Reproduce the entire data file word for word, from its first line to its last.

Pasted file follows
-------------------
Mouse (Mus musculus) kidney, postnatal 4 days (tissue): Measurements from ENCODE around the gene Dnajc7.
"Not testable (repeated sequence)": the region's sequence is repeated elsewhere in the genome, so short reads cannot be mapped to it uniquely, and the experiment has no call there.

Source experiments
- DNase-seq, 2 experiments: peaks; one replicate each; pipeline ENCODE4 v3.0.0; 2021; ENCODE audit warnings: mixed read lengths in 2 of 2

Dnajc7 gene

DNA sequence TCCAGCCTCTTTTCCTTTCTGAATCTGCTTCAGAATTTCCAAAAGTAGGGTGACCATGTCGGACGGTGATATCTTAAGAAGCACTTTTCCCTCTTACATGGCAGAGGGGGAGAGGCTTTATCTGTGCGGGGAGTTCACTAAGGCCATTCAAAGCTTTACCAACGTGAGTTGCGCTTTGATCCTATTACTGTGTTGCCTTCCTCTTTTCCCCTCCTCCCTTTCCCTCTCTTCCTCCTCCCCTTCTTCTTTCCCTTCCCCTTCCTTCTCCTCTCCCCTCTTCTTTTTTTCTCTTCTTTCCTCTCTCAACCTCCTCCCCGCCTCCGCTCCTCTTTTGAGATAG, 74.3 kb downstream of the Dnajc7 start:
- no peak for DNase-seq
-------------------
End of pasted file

Mouse (Mus musculus) kidney, postnatal 4 days (tissue): Measurements from ENCODE around the gene Dnajc7.
"Not testable (repeated sequence)": the region's sequence is repeated elsewhere in the genome, so short reads cannot be mapped to it uniquely, and the experiment has no call there.

Source experiments
- DNase-seq, 2 experiments: peaks; one replicate each; pipeline ENCODE4 v3.0.0; 2021; ENCODE audit warnings: mixed read lengths in 2 of 2

Dnajc7 gene

DNA sequence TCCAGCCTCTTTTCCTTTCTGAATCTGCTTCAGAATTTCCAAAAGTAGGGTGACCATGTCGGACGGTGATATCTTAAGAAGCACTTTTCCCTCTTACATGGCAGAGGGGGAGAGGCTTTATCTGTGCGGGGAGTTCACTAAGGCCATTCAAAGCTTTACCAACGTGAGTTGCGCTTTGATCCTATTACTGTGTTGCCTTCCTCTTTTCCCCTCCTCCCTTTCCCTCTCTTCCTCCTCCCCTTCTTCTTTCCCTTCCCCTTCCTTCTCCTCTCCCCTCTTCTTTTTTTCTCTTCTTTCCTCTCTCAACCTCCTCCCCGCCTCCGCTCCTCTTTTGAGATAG, 74.3 kb downstream of the Dnajc7 start:
- no peak for DNase-seq